Wednesday, 26 August 2015

In heavy rain, the Grey Heron that haunts the Dell restaurant was perched disconsolately on a table. With no one eating outside, there was no food for it to seize.

A short way along the shore, the young Lesser Black-Backed Gull was begging for food from what may or may not be its mother, the mate of the notorious pigeon-eating gull. She took no notice.

The Diana fountain enclosure, deserted by people, was full of Egyptian Geese and big gulls. This young Herring Gull found a piece of carrot, tasted it, and threw it away.

This is one of the young Egyptian Geese from the family on the north shore of the Serpentine, now almost grown up. It is drinking from a muddy puddle in the horse track, apparently better tasting than the lake water.

A flight of Canada Geese came in from the Parade Ground and settled on the lake. The second one from the left is sideslipping to lose height.

Two of the Great Crested Grebe chicks from the island were racing after their mother. They are quite big now, but will have to be fed for at least another six weeks. When they start fishing for themselves it takes them quite a time to gain the skill to find enough food.

The fearless young Pied Wagtail was running along the edge of the Serpentine, and went right past my feet.

There are also a lot of young Pied Wagtails at the Round Pond. It has been a very good year for them.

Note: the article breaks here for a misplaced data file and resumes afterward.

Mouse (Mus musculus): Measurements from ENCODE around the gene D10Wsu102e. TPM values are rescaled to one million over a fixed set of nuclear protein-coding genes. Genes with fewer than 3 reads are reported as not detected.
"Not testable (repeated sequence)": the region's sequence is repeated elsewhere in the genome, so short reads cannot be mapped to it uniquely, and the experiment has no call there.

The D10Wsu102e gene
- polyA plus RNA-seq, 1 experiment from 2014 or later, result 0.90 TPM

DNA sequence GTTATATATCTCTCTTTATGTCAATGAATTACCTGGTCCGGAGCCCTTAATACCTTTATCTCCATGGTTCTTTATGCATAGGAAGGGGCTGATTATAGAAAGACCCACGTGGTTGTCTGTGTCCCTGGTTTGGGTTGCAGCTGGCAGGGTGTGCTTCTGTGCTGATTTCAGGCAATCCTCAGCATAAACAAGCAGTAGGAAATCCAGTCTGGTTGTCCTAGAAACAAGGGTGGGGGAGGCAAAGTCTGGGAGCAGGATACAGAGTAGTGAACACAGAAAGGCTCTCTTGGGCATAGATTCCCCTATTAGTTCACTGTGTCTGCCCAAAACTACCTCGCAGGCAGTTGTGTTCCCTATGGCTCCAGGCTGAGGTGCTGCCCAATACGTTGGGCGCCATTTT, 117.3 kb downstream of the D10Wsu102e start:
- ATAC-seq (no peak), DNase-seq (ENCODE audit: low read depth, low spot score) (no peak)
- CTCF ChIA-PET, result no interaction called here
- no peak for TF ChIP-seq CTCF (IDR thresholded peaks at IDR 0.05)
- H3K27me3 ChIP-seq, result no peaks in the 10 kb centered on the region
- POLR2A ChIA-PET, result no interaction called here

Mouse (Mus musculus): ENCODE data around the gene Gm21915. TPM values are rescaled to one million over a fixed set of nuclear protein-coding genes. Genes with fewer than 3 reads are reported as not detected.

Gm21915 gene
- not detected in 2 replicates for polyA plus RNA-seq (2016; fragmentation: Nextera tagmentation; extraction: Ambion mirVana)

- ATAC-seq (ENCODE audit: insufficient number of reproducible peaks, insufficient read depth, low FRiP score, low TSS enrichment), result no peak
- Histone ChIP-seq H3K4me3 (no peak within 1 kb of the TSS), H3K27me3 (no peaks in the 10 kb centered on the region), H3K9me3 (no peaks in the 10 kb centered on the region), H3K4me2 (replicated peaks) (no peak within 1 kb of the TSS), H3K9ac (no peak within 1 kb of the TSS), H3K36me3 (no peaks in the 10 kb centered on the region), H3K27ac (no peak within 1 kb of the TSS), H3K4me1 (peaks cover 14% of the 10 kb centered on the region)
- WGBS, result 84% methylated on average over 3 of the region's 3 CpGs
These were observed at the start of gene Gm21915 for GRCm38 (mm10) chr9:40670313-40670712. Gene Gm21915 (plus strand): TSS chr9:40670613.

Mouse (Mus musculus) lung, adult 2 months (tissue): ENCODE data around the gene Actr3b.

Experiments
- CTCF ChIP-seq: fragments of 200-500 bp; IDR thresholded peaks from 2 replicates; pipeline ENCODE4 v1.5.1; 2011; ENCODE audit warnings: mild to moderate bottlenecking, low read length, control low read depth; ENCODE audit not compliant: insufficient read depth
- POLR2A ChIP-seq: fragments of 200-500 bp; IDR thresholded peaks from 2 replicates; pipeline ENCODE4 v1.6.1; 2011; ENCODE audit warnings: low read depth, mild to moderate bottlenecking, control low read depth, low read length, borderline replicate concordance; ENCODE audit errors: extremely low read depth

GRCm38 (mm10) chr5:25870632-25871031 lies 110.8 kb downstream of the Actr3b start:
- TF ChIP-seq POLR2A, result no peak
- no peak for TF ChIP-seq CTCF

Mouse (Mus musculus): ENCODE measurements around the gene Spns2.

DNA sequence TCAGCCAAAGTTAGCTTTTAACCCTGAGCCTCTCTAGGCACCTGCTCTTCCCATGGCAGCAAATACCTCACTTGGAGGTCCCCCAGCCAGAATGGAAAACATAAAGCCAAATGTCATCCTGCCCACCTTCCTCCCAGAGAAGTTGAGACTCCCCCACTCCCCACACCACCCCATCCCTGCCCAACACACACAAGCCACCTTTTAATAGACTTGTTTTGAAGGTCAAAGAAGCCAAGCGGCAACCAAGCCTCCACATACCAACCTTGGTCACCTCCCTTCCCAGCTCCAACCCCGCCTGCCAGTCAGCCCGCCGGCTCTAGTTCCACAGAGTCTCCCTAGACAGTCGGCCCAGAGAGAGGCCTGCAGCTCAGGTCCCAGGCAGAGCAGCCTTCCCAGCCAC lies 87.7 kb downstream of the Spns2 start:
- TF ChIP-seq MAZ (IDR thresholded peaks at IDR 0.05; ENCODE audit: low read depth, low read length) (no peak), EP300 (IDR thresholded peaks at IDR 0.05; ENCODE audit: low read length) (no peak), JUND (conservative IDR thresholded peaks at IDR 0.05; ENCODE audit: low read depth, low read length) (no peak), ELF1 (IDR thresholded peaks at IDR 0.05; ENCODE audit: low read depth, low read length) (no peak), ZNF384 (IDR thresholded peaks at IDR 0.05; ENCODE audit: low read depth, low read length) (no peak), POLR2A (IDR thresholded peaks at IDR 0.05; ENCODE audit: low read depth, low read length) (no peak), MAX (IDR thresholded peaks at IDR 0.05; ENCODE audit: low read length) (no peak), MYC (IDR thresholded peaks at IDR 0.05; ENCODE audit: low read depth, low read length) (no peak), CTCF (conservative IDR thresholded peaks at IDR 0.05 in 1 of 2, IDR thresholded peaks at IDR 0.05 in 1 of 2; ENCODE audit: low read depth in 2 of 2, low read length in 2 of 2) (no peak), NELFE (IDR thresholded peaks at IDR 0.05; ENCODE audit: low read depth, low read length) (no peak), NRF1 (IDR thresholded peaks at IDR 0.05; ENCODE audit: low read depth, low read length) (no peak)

When the rain stopped and the sun came out, so did the male Little Owl. He was in the nest tree.

Mario drew my attention to this huge fungus at the top of Buck Hill, under a hazel bush next to the fence where the road divides in two. It is a Giant Polypore, Meripilus giganteus, over two feet wide.


  1. Is this Fungus native to Britain? The colouring on it looks like mahogany. What animals would eat this? A strange fungus living in a Central London Park?

  2. This bracket fungus is quite common in Britain. It weakens and eventually kills the host tree. I believe that if some local councils in London find out that you have a tree in your garden next to a road infected by this fungus, they force you to cut down the tree, as it may cause the tree to fall. Usually you'll find this fungus at the base of a tree (and there are others in Kensington Gardens), but this one is on a hidden buried stump, and thus looks like a huge flower.

    1. Thanks, Mario, for answering Marie's question. I might add that the dark shiny appearance of this fungus is partly due to the fact that it was raining hard when I photographed it.